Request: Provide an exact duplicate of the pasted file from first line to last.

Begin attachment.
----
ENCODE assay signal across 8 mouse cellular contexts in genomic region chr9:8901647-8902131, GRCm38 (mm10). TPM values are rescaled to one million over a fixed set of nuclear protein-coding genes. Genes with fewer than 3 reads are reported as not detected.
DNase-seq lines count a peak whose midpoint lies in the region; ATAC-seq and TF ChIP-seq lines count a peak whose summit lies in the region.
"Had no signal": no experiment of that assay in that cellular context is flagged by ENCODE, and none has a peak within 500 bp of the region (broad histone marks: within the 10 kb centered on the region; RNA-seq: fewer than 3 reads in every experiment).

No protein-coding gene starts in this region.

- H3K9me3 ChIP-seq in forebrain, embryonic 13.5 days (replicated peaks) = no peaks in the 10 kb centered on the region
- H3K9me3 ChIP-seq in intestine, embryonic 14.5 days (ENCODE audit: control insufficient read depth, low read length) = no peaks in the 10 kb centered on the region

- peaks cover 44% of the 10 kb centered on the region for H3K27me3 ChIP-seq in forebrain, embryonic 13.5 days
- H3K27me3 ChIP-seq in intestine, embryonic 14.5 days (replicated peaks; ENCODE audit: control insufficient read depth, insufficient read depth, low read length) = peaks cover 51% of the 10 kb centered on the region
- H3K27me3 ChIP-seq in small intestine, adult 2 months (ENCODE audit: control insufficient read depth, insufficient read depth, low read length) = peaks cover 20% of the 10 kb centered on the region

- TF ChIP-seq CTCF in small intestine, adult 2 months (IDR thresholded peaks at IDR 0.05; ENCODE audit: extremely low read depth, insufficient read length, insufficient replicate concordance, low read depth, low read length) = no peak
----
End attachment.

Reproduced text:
ENCODE assay signal across 8 mouse cellular contexts in genomic region chr9:8901647-8902131, GRCm38 (mm10). TPM values are rescaled to one million over a fixed set of nuclear protein-coding genes. Genes with fewer than 3 reads are reported as not detected.
DNase-seq lines count a peak whose midpoint lies in the region; ATAC-seq and TF ChIP-seq lines count a peak whose summit lies in the region.
"Had no signal": no experiment of that assay in that cellular context is flagged by ENCODE, and none has a peak within 500 bp of the region (broad histone marks: within the 10 kb centered on the region; RNA-seq: fewer than 3 reads in every experiment).

No protein-coding gene starts in this region.

- H3K9me3 ChIP-seq in forebrain, embryonic 13.5 days (replicated peaks) = no peaks in the 10 kb centered on the region
- H3K9me3 ChIP-seq in intestine, embryonic 14.5 days (ENCODE audit: control insufficient read depth, low read length) = no peaks in the 10 kb centered on the region

- peaks cover 44% of the 10 kb centered on the region for H3K27me3 ChIP-seq in forebrain, embryonic 13.5 days
- H3K27me3 ChIP-seq in intestine, embryonic 14.5 days (replicated peaks; ENCODE audit: control insufficient read depth, insufficient read depth, low read length) = peaks cover 51% of the 10 kb centered on the region
- H3K27me3 ChIP-seq in small intestine, adult 2 months (ENCODE audit: control insufficient read depth, insufficient read depth, low read length) = peaks cover 20% of the 10 kb centered on the region

- TF ChIP-seq CTCF in small intestine, adult 2 months (IDR thresholded peaks at IDR 0.05; ENCODE audit: extremely low read depth, insufficient read length, insufficient replicate concordance, low read depth, low read length) = no peak